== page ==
Visiting a Few Mano a Mano Projects
Mano a Mano co-founder Segundo Velasquez is currently in Bolivia, where in a few days he will be joined by nine Minnesota teachers, who will be hosting a professional development workshop for rural teachers in Arani, Bolivia in collaboration with Mano a Mano. This is the third consecutive year we have done this workshop in Arani; here is some more info from the pilot workshop in 2013.
This week, a group of Rotary members from Minnesota and Canada are in Bolivia with Segundo to visit some of the Mano a Mano projects that they have supported.
Over the past few days Segundo has been visiting a few Mano a Mano projects; here’s a couple of photo updates from his site visits:
Wirkini Water Reservoir
Mano a Mano is currently building a water reservoir project in Wirkini, Bolivia. Construction began in May 2014 and is expected to be completed in 2015. Wirkini is a small community located in the Province of Tiraque, Department of Cochabamba, and is about 12,700 feet above sea level in the Bolivian Altiplano.
Segundo’s note: Working on the Wirkini water Reservoir on a cold, wet, windy and foggy day. A couple of days ago the weather was great. Today it was horrible. We really need a couple more dump trucks to maximize our manpower. Soon the mayor’s office will send two dump trucks to help. The project looks great.
Ucuchi Water Reservoir Filled with Water
This water reservoir in Ucuchi was the first reservoir we ever built in 2005; 3,600 people directly benefit from the project. In its first year after completion, 640 hectares of land were being irrigated, as opposed to 250 hectares previously, and personal incomes went from $150/year to $300/year. (We have also done improvement projects over the years, like improving the water collection channels in 2014.)
Segundo’s note: Ucuchi water reservoir. Full and beautiful.
Dr. Galen Stahle’s Anxiety Disorders Conference
Mano a Mano volunteer Dr. Galen Stahle provided a free conference on diagnosing and managing anxiety disorders yesterday at the Universidad Mayor de San Simón in Cochabamba, Bolivia.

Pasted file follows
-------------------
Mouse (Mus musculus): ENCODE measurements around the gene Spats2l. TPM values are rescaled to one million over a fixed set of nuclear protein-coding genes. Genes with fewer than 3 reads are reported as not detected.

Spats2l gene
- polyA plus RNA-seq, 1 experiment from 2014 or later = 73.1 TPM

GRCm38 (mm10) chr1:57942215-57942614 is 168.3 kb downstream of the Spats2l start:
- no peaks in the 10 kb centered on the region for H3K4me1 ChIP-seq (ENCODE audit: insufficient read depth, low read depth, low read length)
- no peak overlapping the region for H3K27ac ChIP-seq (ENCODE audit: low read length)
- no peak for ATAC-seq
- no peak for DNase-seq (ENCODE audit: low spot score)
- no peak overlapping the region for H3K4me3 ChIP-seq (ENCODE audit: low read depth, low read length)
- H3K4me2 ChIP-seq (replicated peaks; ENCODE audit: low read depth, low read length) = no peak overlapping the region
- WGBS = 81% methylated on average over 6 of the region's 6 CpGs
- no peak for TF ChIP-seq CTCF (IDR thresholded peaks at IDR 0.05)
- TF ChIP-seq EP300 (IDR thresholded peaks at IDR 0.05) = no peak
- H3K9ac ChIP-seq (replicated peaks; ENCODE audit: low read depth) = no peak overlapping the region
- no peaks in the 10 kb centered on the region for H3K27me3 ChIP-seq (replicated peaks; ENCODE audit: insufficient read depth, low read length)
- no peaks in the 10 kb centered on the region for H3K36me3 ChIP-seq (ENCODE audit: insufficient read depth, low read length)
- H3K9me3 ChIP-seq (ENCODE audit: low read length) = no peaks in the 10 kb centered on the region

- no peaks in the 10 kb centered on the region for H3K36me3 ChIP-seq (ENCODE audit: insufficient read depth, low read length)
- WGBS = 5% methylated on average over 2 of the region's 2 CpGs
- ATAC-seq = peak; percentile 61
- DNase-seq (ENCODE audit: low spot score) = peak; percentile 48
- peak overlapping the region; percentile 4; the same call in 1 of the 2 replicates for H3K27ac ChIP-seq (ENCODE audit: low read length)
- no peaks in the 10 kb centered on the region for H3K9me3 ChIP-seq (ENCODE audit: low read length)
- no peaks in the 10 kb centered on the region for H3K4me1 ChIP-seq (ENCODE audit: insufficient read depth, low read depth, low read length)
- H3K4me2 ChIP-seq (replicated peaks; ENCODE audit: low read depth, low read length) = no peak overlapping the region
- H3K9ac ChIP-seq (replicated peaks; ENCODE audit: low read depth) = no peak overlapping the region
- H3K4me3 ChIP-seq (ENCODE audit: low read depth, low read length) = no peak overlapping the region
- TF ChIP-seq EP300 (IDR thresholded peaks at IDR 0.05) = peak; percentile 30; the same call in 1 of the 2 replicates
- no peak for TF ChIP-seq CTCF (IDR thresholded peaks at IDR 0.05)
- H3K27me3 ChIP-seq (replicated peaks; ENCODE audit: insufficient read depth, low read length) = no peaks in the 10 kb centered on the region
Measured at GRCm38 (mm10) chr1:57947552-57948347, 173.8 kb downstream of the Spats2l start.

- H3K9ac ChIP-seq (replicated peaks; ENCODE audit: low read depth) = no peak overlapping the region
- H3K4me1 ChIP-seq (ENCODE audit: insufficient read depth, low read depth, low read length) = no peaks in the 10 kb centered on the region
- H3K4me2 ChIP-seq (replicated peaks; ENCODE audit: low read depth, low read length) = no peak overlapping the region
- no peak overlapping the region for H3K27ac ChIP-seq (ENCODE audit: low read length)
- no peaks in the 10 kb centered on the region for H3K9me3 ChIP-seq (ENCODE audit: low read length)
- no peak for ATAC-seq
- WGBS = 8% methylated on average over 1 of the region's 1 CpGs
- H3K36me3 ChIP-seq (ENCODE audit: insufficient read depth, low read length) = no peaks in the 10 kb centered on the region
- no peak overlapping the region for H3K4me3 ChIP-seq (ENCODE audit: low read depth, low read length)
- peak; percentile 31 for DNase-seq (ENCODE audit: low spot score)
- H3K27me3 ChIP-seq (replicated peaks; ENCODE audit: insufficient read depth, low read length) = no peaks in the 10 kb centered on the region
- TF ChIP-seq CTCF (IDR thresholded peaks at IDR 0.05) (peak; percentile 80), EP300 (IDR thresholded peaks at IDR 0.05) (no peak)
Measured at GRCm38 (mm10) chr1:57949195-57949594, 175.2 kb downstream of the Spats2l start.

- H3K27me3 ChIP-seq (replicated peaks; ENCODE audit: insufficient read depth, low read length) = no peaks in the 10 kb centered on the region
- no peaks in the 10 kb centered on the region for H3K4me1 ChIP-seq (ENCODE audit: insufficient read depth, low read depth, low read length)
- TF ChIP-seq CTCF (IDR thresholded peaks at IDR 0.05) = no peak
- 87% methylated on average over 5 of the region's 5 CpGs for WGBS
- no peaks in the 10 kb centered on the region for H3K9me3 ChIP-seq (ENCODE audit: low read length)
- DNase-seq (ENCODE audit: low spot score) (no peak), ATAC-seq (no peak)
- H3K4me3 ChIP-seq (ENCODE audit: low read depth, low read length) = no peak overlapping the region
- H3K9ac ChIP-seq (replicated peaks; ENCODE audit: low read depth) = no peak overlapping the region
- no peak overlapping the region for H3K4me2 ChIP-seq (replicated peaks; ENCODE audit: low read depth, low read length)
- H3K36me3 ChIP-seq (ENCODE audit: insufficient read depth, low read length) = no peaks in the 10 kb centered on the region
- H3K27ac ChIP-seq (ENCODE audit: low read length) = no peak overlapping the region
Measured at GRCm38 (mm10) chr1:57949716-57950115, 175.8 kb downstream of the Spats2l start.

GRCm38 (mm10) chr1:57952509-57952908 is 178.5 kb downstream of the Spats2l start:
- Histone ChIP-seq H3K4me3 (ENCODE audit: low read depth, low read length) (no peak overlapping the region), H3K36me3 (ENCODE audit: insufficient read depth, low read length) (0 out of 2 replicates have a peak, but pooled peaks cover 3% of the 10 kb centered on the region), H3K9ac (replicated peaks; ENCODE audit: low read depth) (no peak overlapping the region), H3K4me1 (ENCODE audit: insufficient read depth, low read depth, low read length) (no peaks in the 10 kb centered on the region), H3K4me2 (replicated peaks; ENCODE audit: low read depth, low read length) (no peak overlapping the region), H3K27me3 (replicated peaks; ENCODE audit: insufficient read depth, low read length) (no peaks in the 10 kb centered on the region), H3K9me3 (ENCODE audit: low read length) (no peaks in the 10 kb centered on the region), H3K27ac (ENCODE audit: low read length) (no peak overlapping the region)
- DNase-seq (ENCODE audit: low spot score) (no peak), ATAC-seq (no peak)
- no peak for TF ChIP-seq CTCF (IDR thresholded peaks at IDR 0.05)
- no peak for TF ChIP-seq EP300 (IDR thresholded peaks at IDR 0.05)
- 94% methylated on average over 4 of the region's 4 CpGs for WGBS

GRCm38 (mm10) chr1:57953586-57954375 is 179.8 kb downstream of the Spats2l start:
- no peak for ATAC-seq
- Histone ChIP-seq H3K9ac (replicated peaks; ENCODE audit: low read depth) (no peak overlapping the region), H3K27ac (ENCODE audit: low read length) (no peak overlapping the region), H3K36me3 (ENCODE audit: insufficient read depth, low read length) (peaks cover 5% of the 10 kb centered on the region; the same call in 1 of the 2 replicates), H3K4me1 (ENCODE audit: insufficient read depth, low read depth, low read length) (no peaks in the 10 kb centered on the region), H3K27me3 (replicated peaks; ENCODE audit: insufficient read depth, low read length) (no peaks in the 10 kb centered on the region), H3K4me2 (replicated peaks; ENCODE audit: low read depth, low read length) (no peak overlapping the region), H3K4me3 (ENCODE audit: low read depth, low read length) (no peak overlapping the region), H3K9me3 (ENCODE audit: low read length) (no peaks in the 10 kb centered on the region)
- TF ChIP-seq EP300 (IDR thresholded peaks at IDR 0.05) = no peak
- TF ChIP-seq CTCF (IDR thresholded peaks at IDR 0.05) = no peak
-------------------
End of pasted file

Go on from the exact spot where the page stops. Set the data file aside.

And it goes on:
Segundo’s note: Galen’s presentation. There were actually many people outside the room; unfortunately we ran out of space.
Anxiety Disorders Conference Today at San Simon University
Almost a Decade at Mano a Mano…
In just a few short months, I’ll be hitting my 10-year anniversary of working at Mano a Mano.
It has defintely felt like a long time since my initial job interview in November 2005, which was for a part-time, Administrative Assistant position, and was my first interview after graduating college. I didn’t really know what I was getting myself into when I showed up at the Mano a Mano office/co-founders’ home (it took a few passes driving past the house multiple times looking for a ‘normal’ office, like most people did when going to our old location for the first time). At the time, I had never heard of Mano a Mano, and I didn’t really have a good idea of who they were or what they did.
The more I learned about it, the more impressed I was, and over the years Mano a Mano has continued to expand its impact.
When I started in 2005, Mano a Mano had been essentially focused on 2 projects – collecting donated supplies in Minnesota to ship to Bolivia, and building clinics and schools in rural Bolivia. Through the end of 2005, Mano a Mano had built a total of 59 clinics and 16 schools, and had shipped 1.6 million pounds of donated supplies. At the time, we had the US office – which was then named Mano a Mano Medical Resources – and one fully operational counterpart organization in Bolivia - Mano a Mano Bolivia (our third counterpart organization, Mano a Mano Nuevo Mundo, was founded in 2005 but was just getting off the ground).